Battle brewing over Distillery District hotel
Back in late 2011 a proposal for a 34-storey hotel in the Distillery District made headlines in Toronto for its modern design and attractive address at 60 Mill St. Designed by Saucier + Perrotte Architects, the initial plans even won an architectural award.
Just a few months later, however, the Design Review Panel cited a number of issues with the proposal -- most notably the height of the structure given its context -- and it seemed like the project was destined for the cutting room floor.
The main concern the DRP highlighted in its review is that the Rack House D redevelopment would set a height precedence that would be taken advantage of by lower quality buildings in the future. Following the DRP review, Cityscape Development indicated it still hoped to go through with the project.
Everything went quiet for a number of years until the project popped by up on the agenda at a Toronto and East York Community Council meeting in June. It would seem that in November 2015, the initial "application was appealed to the OMB by the applicant pursuant to Section 34 (11) of the Planning Act due to the City not making a decision within the prescribed timeframe."
In other words, the proposal is back on the table, but this time at the OMB. A pre-hearing was held in August and the formal hearing will take place in March 2017. In the meantime, the city has reevaluated the plans and come to the same conclusion it did the first time.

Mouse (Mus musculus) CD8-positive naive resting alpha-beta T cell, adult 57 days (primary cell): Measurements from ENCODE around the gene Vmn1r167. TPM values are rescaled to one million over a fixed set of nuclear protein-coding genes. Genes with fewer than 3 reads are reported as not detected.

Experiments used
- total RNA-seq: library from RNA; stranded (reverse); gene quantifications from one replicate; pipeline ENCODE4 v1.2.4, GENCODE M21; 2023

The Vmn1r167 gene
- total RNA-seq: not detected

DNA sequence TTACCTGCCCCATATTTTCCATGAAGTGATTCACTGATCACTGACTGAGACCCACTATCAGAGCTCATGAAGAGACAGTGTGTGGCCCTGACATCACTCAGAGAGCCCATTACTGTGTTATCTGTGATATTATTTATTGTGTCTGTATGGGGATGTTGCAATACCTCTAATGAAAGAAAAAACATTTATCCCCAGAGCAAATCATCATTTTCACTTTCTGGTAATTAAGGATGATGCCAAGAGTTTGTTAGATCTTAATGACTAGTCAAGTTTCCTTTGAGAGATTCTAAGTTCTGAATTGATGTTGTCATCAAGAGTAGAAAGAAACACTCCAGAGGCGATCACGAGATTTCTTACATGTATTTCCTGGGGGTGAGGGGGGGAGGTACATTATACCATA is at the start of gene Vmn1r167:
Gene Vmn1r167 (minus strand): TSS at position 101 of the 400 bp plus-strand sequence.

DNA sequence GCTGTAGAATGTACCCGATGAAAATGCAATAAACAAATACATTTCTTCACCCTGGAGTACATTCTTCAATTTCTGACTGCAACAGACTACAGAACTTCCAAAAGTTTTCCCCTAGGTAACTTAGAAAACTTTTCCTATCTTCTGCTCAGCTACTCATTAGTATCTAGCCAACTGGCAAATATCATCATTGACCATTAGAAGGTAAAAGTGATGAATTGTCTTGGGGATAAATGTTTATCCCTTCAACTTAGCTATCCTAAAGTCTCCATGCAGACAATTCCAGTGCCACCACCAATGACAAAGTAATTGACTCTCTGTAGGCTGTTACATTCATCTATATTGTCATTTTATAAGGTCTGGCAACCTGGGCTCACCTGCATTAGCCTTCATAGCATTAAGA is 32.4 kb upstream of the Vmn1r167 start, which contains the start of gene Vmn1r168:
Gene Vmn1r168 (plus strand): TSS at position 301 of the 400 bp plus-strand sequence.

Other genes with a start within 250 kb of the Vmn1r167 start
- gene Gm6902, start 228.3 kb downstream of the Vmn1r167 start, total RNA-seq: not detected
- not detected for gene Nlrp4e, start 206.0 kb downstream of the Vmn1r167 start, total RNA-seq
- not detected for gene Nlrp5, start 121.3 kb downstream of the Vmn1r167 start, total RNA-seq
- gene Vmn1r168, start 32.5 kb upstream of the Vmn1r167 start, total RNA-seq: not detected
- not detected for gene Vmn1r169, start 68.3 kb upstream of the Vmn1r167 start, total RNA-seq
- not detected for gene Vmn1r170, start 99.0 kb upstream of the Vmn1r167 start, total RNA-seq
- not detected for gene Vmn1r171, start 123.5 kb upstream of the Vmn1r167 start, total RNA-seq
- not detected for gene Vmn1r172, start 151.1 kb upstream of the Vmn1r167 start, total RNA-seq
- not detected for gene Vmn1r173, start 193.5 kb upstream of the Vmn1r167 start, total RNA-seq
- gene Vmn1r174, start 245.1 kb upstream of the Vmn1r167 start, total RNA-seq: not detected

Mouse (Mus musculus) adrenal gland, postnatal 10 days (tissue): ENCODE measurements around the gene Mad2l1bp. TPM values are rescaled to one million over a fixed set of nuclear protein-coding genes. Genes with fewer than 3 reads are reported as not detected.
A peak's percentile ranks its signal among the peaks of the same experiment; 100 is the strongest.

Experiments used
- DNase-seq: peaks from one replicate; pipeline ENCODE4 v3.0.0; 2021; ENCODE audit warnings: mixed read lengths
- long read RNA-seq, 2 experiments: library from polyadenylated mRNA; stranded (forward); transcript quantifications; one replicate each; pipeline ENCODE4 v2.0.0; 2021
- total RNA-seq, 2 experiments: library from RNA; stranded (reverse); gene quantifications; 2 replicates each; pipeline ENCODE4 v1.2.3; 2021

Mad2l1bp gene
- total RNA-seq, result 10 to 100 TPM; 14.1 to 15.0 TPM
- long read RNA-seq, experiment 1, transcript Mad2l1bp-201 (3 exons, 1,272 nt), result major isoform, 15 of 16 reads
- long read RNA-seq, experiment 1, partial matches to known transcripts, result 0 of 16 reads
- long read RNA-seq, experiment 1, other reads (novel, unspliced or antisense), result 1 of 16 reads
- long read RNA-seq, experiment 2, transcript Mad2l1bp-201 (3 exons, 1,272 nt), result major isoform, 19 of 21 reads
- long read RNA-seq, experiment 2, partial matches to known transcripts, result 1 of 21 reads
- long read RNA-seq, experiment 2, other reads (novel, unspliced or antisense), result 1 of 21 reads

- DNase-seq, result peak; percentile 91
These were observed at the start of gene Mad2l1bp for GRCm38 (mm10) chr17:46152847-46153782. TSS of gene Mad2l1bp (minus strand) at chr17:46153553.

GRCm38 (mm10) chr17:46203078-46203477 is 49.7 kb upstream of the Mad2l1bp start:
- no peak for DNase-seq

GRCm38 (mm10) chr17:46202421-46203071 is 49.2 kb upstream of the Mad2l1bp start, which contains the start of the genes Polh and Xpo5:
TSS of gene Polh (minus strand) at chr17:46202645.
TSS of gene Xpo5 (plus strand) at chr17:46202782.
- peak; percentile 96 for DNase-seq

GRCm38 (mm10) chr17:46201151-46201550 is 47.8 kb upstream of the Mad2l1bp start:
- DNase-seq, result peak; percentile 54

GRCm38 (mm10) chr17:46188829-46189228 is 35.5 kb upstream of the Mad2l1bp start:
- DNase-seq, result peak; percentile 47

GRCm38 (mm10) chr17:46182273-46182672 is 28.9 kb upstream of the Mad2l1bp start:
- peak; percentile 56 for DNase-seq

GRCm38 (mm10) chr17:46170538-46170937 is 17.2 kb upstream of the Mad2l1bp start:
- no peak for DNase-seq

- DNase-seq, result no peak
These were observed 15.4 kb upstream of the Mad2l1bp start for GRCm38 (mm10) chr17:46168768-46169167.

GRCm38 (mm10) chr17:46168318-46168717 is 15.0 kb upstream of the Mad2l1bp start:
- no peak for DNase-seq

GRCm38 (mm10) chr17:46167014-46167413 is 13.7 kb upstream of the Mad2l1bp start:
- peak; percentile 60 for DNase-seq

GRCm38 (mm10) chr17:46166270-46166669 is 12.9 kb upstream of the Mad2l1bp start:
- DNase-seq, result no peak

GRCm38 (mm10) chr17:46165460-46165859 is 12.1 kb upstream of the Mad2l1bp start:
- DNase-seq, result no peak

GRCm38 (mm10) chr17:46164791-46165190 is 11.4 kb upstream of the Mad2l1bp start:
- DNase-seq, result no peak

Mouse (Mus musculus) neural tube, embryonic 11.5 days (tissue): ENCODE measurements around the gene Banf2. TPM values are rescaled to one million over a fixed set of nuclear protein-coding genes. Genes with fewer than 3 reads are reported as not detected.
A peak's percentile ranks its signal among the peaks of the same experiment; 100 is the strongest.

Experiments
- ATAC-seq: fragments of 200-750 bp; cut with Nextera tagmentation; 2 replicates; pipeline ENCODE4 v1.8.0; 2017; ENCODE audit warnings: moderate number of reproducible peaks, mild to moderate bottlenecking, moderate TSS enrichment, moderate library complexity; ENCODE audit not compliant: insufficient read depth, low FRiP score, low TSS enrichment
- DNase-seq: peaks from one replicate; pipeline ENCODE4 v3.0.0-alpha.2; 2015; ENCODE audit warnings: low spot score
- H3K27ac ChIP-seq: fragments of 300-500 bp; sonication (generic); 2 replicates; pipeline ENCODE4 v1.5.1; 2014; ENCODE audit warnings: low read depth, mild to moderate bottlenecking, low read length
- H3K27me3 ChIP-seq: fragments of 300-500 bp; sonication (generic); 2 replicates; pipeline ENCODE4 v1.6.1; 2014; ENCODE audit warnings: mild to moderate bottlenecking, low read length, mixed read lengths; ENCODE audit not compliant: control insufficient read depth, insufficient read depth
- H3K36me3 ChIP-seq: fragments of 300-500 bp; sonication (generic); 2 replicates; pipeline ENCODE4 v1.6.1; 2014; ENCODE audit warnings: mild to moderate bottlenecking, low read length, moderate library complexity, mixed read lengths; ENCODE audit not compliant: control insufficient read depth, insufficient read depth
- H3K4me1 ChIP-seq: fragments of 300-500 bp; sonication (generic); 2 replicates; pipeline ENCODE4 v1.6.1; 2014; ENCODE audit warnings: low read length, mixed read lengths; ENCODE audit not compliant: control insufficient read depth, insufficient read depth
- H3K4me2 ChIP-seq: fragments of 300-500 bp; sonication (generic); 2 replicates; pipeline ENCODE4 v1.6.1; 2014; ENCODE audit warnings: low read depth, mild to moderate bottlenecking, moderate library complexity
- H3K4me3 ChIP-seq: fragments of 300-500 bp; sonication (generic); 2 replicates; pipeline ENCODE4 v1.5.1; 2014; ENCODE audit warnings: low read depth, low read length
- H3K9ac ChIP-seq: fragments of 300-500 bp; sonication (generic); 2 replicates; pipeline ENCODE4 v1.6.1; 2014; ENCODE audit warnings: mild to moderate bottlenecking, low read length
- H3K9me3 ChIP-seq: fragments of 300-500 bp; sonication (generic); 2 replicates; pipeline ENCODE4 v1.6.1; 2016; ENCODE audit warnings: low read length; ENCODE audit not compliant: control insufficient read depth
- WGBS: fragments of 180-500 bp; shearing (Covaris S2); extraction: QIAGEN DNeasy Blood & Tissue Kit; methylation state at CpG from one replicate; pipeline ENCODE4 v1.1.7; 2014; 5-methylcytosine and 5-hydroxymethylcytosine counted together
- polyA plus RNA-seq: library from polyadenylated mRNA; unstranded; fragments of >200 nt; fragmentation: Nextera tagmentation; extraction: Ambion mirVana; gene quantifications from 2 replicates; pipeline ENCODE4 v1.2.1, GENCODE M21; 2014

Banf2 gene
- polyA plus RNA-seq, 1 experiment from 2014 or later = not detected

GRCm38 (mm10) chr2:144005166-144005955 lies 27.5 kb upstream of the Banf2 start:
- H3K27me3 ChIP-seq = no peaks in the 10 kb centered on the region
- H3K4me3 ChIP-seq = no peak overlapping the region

"The height, massing and density proposed by this proposal are a significant departure from
the existing planning framework for the area, where no additions above the heritage building
were contemplated," reads the city report on the proposal.
In a nutshell, the city believes "that the building represents over-development and will negatively impact the heritage character of the Distillery District...and the proposal cannot be supported in its current form."
Further, the Heritage Easement Agreement registered on 60 Mill St. (or Rack House D) stipulates that adaptive re-use is permitted, but no additions are authorized for the building, which obviously runs counter to a massive tower proposal.
What will ultimately happen to the Rack House D project remains up in the air. The OMB is notorious for siding with developers but the city brings a strong case and mandate to oppose the project at the hearing, particularly as pertains to the heritage status of the building.
It's still possible that the developer and the city could reach a compromise before the hearing, but right now the showdown is set for next year.
What do you think of the plans? Share your thoughts in the comments.
Join the conversation Load comments